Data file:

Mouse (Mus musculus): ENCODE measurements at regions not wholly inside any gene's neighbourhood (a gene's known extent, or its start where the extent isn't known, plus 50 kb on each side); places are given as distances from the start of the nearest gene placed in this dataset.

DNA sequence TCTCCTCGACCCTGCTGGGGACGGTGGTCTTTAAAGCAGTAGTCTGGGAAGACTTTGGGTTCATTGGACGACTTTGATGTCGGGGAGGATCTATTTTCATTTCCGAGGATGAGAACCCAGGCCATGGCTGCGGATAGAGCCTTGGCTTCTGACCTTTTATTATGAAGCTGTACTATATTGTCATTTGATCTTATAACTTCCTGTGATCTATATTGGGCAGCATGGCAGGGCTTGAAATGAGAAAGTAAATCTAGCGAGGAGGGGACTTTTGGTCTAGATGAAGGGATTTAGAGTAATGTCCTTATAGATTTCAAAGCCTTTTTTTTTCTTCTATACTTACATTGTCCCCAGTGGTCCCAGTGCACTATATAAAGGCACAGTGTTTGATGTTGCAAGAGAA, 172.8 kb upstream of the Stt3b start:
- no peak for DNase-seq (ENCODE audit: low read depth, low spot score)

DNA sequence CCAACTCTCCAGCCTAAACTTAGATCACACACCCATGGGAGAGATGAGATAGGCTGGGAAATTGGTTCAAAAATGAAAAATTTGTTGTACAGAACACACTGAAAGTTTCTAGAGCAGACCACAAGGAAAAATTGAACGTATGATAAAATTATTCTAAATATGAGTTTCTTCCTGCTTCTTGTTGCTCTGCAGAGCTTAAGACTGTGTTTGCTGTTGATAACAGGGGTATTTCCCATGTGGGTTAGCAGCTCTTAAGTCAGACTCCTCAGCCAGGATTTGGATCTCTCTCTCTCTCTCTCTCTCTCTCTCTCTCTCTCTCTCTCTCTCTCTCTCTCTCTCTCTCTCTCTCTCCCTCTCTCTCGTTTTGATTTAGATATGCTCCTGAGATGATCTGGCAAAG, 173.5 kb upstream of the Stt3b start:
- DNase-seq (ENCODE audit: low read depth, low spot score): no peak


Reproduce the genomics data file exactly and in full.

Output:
Mouse (Mus musculus): ENCODE measurements at regions not wholly inside any gene's neighbourhood (a gene's known extent, or its start where the extent isn't known, plus 50 kb on each side); places are given as distances from the start of the nearest gene placed in this dataset.

DNA sequence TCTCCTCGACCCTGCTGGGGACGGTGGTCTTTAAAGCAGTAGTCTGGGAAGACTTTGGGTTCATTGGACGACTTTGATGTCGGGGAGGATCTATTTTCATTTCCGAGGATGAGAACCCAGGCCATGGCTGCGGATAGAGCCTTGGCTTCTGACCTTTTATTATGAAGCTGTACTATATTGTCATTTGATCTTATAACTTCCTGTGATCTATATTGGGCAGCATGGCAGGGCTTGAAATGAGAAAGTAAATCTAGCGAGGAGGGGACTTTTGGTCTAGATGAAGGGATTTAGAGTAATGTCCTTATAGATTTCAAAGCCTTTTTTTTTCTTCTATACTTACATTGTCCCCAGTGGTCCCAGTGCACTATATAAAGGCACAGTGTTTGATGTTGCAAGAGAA, 172.8 kb upstream of the Stt3b start:
- no peak for DNase-seq (ENCODE audit: low read depth, low spot score)

DNA sequence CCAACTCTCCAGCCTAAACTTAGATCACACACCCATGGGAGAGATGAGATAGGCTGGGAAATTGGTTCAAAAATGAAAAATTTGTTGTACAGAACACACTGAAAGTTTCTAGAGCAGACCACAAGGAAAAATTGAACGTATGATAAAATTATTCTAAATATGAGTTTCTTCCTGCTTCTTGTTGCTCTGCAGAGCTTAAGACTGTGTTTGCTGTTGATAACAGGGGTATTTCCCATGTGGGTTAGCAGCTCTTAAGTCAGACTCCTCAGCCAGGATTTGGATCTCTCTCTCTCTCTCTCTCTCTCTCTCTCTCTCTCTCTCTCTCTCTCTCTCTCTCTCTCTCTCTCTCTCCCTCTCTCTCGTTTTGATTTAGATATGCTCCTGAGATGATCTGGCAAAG, 173.5 kb upstream of the Stt3b start:
- DNase-seq (ENCODE audit: low read depth, low spot score): no peak